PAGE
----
Mohs Micrographic Surgery is the most advanced and effective treatment for skin cancer today. The concept of Mohs surgery was developed by Frederick Mohs in the 1930’s but it was popularized by several advances in the 1970’s. Since that time, it has become the standard-of-care for treatment of high-risk skin cancers due to its extremely high cure rate and preservation of normal skin (skin-sparing). Training in this procedure has also become more refined and intensive. Dr. Lane, Dr. Olson and Dr. Jenkins each completed a 1-year fellowship in Mohs micrographic surgery and advanced skin cancer surgery. This fellowship enabled the surgeons at DSC to become members of the American College of Mohs Surgery, the leading organization involving skin cancer surgery (www.mohs.net).
Mohs surgery is so effective because of the unique way in which the skin cancers are surgically removed, processed and viewed under the microscope. With Mohs surgery, skin cancers are surgically removed and processed in a fashion so that 100% of the surgical margin (edge) may be evaluated under the microscope (see Figure). In traditional non-Mohs techniques only a small representative sample of the removed cancer is viewed under the microscope, increasing the chances that the pathologist might miss positive margins. In Mohs surgery, on the other hand, the surgeon is also trained as the pathologist and looks at 100% of the excised tissue margin under the microscope. Because of this unique processing, the Mohs surgeon is able to tell with certainty if the entire cancer is removed or another “stage” or “layer” is needed to remove more cancerous tissue. In this way, the Mohs surgeon can remove the skin cancer very precisely and accurately, layer by layer, until the entire cancer is removed. Because this technique is so precise, great care is taken that only cancerous tissue is removed and as much healthy tissue as possible is preserved.
After the skin cancer has been successfully removed, another advantage of this procedure is that Dr. Lane, Dr. Olson and Dr. Jenkins are all skillful at reconstruction of the surgical defect that remains after Mohs surgery. They have all completed extensive training in facial and skin reconstruction techniques and take great care in their approach to reconstructing wounds that are often in very cosmetically sensitive areas. Although > 95% of the surgical defects are repaired in the office setting by the surgeons at Dermatologic Surgery of the Carolinas, it is sometimes necessary to coordinate more extensive reconstruction with other surgeons.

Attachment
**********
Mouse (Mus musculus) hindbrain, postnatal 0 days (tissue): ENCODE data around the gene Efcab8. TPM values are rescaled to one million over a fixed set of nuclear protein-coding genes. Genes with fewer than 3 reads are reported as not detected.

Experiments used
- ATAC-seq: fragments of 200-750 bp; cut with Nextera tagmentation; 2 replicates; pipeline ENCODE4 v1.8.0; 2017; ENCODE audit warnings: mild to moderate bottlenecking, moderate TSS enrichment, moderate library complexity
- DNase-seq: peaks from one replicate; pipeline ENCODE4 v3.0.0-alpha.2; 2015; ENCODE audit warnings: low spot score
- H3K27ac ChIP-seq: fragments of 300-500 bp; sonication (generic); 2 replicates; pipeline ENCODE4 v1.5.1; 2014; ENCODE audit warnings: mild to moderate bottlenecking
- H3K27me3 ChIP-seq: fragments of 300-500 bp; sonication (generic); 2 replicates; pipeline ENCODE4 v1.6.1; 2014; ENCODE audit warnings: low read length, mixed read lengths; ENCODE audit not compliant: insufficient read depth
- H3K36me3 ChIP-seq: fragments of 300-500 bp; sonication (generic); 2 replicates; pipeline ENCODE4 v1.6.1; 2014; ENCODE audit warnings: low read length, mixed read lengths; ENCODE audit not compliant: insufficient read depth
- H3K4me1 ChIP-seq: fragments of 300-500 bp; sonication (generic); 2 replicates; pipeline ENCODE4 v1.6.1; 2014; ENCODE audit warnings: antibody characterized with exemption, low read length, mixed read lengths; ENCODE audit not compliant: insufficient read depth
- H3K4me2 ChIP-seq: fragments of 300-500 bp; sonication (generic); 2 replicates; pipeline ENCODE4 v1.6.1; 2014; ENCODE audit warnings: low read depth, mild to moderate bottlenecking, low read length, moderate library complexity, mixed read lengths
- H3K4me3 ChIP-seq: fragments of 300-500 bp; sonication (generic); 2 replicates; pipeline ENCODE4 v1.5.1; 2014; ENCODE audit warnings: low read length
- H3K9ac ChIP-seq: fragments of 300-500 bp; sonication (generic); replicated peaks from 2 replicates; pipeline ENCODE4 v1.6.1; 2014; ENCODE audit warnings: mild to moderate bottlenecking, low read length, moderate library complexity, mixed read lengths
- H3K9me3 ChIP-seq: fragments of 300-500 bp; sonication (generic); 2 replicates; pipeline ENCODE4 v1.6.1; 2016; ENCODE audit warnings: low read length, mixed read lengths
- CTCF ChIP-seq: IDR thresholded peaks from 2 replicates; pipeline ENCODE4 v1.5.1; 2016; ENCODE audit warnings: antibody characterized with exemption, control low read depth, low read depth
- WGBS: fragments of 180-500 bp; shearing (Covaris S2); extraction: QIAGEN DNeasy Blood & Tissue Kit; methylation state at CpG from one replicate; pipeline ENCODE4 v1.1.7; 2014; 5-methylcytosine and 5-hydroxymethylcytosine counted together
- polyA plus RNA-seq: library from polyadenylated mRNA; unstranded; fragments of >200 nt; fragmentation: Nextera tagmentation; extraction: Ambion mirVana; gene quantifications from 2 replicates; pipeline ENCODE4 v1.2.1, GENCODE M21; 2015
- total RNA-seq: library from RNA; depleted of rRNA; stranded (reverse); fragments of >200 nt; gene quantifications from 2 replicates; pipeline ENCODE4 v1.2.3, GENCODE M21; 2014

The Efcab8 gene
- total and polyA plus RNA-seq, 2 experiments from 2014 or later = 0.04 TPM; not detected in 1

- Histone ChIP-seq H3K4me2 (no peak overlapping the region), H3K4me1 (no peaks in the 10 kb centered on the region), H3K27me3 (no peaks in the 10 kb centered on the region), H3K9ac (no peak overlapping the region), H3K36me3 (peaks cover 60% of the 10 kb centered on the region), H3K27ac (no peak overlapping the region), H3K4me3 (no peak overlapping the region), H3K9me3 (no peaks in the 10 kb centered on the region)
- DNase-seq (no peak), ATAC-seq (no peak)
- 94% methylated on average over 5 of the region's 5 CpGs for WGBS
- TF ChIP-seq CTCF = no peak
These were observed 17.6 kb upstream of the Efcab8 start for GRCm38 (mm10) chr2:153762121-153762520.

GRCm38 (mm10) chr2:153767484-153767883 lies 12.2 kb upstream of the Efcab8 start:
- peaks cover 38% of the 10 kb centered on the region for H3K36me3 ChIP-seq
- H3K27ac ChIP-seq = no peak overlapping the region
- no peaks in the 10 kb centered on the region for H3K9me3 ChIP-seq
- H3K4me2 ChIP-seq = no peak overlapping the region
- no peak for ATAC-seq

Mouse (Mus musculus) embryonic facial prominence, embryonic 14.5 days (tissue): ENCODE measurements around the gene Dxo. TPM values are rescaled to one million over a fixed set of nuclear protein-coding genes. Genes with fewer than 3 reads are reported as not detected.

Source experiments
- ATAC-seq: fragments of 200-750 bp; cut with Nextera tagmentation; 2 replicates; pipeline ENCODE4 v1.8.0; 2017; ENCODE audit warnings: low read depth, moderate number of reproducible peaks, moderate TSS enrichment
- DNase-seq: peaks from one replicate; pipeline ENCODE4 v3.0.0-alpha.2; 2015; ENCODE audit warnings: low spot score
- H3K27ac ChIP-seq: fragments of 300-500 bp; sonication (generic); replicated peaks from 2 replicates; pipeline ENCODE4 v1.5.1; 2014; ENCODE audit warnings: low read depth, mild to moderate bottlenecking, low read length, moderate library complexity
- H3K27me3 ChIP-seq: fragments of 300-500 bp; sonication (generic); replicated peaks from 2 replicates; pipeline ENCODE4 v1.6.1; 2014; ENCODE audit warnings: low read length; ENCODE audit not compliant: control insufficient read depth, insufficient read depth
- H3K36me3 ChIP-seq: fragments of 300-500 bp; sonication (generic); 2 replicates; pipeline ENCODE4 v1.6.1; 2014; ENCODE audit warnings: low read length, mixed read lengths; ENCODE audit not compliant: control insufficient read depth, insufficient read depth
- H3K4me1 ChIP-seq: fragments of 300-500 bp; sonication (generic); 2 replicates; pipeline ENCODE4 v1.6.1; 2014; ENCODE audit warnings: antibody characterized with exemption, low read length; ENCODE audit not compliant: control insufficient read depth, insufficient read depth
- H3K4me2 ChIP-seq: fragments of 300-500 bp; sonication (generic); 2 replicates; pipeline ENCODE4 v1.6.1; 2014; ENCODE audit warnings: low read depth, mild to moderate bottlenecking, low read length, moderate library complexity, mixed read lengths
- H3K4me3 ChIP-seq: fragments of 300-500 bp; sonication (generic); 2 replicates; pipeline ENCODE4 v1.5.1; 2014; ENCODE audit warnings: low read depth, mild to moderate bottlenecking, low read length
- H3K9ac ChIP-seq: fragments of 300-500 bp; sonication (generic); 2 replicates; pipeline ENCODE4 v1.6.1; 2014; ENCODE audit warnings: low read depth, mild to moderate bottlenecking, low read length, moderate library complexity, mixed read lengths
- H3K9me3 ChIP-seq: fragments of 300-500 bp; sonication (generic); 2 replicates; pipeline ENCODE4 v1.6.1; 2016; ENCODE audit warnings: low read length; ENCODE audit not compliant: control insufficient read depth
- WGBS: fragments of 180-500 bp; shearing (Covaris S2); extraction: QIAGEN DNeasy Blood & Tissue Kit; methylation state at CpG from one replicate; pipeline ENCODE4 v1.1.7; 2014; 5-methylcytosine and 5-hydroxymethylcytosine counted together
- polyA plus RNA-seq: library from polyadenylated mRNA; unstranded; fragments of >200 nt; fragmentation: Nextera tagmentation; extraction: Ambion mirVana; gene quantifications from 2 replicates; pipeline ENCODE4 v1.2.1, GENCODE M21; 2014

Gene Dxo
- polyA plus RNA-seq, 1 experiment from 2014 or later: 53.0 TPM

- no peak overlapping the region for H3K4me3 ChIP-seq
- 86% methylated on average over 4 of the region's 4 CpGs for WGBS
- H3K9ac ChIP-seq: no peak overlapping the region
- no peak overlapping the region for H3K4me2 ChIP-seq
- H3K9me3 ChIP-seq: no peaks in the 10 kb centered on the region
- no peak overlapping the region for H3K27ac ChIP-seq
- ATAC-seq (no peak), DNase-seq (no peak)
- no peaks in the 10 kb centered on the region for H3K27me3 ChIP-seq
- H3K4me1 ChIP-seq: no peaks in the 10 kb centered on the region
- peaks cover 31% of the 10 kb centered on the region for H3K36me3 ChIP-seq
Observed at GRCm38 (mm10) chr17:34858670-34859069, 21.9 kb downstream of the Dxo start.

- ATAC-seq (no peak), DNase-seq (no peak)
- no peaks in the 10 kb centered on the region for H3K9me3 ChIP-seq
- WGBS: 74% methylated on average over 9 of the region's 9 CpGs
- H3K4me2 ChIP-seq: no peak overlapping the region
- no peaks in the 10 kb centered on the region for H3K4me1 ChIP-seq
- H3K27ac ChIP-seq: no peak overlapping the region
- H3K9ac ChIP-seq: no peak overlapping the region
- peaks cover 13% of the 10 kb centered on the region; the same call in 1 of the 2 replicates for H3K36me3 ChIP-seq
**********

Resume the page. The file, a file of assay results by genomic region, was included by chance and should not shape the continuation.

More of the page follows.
Indications for Mohs surgery
Mohs micrographic surgery is typically reserved for high-risk skin cancers that meet certain criteria. Some of these include:
- High risk locations (head, neck, hands, feet, genitalia)
- Large size tumors (> 2 cm on trunk, > 1 cm on head/neck)
- Poorly defined borders
- Recurrent skin cancers (ones that have been treated previously)
- Incompletely excised skin cancers
- Skin cancers in burns, scars, areas of previous radiation
- High-risk skin cancers (rapidly growing, painful, spreading around nerves)
- Certain high-risk subtypes of skin cancer (Dr. Lane, Dr. Olson or Dr. Jenkins can discuss this further with you)
- Skin cancers in immunosuppressed patients (ie: organ transplant patients)
You and your doctor will evaluate all of these and other features of your skin cancer and decide the best possible treatment in your specific case. Skin cancer is a very heterogenous problem, so it is important to discuss all of the treatment options with your doctor.